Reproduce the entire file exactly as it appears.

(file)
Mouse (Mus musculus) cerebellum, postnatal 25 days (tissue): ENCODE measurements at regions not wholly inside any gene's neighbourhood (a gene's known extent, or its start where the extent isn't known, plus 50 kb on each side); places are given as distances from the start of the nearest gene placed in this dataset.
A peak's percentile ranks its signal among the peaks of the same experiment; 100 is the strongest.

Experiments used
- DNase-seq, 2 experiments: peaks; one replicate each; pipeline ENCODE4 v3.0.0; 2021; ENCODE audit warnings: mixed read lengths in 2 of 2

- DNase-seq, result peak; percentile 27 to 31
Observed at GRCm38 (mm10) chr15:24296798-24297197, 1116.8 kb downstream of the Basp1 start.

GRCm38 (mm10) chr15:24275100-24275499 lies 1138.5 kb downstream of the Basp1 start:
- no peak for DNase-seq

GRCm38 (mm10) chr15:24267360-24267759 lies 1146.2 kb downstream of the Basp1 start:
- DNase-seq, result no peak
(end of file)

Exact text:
Mouse (Mus musculus) cerebellum, postnatal 25 days (tissue): ENCODE measurements at regions not wholly inside any gene's neighbourhood (a gene's known extent, or its start where the extent isn't known, plus 50 kb on each side); places are given as distances from the start of the nearest gene placed in this dataset.
A peak's percentile ranks its signal among the peaks of the same experiment; 100 is the strongest.

Experiments used
- DNase-seq, 2 experiments: peaks; one replicate each; pipeline ENCODE4 v3.0.0; 2021; ENCODE audit warnings: mixed read lengths in 2 of 2

- DNase-seq, result peak; percentile 27 to 31
Observed at GRCm38 (mm10) chr15:24296798-24297197, 1116.8 kb downstream of the Basp1 start.

GRCm38 (mm10) chr15:24275100-24275499 lies 1138.5 kb downstream of the Basp1 start:
- no peak for DNase-seq

GRCm38 (mm10) chr15:24267360-24267759 lies 1146.2 kb downstream of the Basp1 start:
- DNase-seq, result no peak